Registrations are closing soon – book a consultation call with our Imaams today by clicking the link below!









Kuraby Masjid Needs YOU!

As part of the Masjid's vision to create an active, robust and thriving Muslim community, we are setting up various working groups.


These groups include (but are not limited to): Dawah, Technology & Social Media, Youth, Open Days/School Visits, Sisterhood, New Muslim Support.

Please go to the following website to register your interest:

If you would like to assist the Masjid in any other capacity, please contact us as per the details on our website.





























(07) 3272 8071 OR 0401 971 471



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Donations & Appeals













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"If it's not here's not happening!"l)

To claim your date for your event email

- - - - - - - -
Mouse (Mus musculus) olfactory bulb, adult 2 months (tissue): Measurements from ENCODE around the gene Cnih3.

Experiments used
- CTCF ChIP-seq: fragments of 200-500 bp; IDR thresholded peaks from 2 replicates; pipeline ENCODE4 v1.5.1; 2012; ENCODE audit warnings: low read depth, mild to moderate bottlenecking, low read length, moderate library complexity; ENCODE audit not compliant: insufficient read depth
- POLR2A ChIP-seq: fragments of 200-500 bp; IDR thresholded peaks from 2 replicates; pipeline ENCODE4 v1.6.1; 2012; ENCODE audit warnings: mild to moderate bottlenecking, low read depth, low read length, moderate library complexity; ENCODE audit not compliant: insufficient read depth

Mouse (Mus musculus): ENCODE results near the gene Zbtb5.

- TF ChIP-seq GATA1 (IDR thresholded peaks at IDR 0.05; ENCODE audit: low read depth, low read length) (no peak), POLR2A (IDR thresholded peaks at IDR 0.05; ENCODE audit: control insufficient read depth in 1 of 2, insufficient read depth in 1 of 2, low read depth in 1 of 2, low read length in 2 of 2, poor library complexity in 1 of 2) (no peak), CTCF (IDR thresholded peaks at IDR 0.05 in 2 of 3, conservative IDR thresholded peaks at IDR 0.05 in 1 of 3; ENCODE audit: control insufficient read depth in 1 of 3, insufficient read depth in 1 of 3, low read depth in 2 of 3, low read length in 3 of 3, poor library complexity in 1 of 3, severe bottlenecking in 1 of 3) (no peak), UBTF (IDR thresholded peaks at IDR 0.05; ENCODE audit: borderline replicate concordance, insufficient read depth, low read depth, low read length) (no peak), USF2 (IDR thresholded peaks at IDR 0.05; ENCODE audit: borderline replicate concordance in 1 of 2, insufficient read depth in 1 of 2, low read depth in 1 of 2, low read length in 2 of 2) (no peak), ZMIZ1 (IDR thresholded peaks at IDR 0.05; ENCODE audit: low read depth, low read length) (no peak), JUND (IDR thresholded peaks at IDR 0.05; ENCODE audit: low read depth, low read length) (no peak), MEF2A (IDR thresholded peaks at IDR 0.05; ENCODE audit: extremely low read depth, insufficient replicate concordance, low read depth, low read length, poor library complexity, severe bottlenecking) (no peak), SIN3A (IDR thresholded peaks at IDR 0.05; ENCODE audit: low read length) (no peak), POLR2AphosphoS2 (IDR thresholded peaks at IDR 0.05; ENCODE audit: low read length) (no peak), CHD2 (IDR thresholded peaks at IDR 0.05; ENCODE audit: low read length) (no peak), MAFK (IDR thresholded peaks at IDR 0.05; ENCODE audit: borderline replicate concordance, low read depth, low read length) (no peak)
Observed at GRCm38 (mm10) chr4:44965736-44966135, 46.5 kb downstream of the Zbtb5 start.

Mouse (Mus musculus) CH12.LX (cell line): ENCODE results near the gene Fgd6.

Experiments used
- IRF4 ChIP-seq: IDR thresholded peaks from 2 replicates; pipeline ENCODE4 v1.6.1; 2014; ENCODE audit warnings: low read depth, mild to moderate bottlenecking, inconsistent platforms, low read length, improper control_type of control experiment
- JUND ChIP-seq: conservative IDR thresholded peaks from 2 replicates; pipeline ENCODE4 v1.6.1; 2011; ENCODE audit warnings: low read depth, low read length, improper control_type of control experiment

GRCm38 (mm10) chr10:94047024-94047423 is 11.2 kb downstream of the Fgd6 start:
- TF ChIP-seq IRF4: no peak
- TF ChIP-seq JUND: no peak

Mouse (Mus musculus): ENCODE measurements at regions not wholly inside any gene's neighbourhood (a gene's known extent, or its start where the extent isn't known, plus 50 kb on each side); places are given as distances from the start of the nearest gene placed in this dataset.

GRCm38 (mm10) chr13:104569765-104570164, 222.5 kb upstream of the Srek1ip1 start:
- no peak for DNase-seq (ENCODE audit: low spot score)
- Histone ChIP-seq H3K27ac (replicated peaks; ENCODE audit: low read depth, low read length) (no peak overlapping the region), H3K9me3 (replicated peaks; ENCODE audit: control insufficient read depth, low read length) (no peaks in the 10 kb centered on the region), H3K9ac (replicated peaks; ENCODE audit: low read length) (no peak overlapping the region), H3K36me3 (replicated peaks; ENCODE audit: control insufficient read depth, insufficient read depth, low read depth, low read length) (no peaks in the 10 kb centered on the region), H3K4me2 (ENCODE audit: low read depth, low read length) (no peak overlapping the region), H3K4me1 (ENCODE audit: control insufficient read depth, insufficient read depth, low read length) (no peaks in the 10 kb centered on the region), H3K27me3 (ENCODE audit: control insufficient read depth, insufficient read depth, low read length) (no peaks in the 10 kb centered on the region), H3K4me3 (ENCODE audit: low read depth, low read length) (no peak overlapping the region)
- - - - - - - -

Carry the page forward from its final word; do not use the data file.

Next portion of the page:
(Click on link)








21 May(tentative)




(Night of Power)

27th Ramadaan 1441



25 May(tentative)




(End of the month of fasting)

1st Shawal 1441


6 June



Eid Down Under Festival


Islamic Council of Queensland (ICQ)





31 July(tentative)




(Day of Arafah)

9th Zil-Hijjah 1441



1 August (tentative)




10th Zil-Hijja 1441



21 August(tentative)




(Islamic New Year)

1st Muharram 1442



30 August (tentative)




10th Muharram 1442


6 September





Crescents of Brisbane


Orleigh Park, WEST END

0402 026 786


24 October



Annual Milad-un-Nabi



Al-Mustapha Institute of Brisbane



0422 433 074

4PM to Magrib


30 October





(Birth of Prophet Mohammed (pbuh)

12th Rabi-ul-Awwal 1442




1. All Islamic Event dates given above are supplied by the Council of Imams QLD (CIQ) and are provided as a guide and are tentative and subject to the sighting of the moon.


2. The Islamic date changes to the next day starting in the evenings after maghrib. Therefore, except for Lailatul Mehraj, Lailatul Bhahraat and Lailatul Qadr - these dates refer to the commencement of the event starting in the evening of the corresponding day.



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Bald Hills, Brisbane




Al-Mustapha Institute of Brisbane 

39 Bushmills Court, Hillcrest Qld 4118











Masjid As Sunnah



Every Sunday Quran Tafsir or Islamic Lesson or Arabic Class.
After Magrib
Conducting by Imam Yahia Baej

Children Arabic/Quran Class every Tue-Wed-Thursday after Magrib